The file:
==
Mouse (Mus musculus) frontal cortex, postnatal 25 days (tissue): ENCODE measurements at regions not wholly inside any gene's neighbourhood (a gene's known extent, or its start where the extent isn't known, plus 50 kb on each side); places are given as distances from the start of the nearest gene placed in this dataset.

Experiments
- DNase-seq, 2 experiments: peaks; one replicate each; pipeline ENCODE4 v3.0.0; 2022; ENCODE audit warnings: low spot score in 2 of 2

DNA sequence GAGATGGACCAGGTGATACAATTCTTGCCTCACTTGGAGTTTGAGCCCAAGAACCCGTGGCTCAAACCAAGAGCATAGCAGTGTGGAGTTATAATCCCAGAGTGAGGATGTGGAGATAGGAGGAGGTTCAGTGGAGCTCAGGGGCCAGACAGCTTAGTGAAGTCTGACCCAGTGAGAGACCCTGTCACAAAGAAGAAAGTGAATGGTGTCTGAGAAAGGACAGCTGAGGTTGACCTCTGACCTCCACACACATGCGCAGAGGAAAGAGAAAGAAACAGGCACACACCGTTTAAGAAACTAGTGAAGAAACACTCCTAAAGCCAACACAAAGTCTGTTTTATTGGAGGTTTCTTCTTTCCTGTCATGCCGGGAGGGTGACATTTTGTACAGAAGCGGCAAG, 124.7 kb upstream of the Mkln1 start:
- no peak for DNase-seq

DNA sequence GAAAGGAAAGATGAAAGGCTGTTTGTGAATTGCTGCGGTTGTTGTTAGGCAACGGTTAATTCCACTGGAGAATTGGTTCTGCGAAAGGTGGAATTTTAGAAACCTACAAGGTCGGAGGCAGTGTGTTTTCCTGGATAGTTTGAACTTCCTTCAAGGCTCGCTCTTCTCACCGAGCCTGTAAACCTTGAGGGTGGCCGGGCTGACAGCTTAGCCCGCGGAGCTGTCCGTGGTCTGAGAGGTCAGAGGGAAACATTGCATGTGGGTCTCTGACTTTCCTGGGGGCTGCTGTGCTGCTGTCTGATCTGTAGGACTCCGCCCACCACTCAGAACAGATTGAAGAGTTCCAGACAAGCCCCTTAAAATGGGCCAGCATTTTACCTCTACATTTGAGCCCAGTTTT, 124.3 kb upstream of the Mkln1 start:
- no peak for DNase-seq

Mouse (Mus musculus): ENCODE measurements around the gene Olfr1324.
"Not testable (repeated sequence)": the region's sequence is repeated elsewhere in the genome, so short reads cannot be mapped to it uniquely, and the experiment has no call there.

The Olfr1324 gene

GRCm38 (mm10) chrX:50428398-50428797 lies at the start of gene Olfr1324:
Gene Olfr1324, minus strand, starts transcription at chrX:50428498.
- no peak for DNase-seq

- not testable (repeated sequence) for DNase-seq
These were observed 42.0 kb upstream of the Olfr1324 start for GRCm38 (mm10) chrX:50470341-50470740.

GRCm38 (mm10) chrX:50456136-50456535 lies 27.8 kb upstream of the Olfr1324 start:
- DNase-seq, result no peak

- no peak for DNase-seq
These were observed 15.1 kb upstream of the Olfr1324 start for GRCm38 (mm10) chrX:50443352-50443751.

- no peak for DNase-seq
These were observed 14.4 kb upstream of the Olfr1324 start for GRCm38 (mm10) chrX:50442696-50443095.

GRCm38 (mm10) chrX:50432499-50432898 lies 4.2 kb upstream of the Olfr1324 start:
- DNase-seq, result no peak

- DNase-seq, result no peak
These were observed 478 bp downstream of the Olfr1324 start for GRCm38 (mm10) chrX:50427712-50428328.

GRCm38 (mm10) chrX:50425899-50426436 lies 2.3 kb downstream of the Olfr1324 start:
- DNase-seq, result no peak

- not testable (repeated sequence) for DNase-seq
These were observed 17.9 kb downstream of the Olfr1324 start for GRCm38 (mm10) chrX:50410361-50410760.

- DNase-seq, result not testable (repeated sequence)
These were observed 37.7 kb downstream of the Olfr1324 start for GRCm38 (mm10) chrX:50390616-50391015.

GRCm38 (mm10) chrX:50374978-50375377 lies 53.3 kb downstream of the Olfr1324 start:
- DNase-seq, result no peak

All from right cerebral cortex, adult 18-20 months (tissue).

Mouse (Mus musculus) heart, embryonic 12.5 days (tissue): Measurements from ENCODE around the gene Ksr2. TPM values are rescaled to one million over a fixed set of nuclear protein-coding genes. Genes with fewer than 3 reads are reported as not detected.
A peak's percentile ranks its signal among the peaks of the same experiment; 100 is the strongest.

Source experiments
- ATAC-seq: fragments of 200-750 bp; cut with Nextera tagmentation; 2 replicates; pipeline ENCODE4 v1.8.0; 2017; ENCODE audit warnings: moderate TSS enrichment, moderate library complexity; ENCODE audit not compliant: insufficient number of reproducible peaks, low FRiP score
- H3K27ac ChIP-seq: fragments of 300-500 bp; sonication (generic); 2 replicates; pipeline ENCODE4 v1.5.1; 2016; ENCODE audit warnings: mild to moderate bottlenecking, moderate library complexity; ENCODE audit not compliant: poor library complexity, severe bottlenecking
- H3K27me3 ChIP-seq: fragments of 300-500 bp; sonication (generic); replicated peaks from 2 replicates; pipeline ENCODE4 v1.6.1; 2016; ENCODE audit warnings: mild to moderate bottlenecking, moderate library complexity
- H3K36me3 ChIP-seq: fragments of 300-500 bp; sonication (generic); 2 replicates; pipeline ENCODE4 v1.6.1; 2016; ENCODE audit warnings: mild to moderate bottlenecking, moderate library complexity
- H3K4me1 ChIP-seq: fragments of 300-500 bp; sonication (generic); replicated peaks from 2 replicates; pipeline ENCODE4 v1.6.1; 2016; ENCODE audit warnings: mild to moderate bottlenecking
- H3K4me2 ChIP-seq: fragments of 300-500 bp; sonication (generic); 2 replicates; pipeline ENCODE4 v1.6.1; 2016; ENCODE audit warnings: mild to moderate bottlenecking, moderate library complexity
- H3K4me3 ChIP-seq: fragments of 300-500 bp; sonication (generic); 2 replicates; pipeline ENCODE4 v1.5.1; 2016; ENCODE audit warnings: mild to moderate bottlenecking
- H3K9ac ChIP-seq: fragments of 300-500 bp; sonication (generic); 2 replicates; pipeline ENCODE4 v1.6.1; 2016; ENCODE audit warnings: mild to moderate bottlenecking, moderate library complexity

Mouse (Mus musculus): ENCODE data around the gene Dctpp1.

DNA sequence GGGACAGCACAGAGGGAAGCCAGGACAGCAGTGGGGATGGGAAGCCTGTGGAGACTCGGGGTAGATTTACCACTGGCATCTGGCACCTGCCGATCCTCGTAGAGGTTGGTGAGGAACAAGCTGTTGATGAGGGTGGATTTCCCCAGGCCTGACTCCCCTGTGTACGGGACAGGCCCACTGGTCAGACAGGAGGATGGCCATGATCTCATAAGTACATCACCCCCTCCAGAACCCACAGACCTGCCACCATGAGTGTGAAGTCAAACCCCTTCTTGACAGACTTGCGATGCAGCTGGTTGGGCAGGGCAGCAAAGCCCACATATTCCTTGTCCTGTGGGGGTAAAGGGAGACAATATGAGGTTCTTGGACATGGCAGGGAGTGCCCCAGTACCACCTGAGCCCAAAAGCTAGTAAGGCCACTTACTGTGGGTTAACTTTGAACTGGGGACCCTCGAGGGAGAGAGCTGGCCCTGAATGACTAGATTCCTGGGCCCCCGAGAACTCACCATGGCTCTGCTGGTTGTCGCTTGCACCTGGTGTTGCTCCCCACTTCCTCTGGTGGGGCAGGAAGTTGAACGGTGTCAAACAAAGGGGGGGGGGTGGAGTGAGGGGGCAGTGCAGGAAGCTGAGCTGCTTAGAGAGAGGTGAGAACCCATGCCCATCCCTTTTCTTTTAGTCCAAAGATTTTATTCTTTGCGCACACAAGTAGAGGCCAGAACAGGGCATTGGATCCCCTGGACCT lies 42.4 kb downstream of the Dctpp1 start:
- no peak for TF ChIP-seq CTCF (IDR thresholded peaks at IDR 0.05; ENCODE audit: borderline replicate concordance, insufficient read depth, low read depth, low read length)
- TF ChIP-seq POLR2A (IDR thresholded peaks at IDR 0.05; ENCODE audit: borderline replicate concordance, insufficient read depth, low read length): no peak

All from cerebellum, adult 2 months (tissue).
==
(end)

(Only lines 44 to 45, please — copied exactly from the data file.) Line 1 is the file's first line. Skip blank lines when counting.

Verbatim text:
- H3K4me3 ChIP-seq: fragments of 300-500 bp; sonication (generic); 2 replicates; pipeline ENCODE4 v1.5.1; 2016; ENCODE audit warnings: mild to moderate bottlenecking
- H3K9ac ChIP-seq: fragments of 300-500 bp; sonication (generic); 2 replicates; pipeline ENCODE4 v1.6.1; 2016; ENCODE audit warnings: mild to moderate bottlenecking, moderate library complexity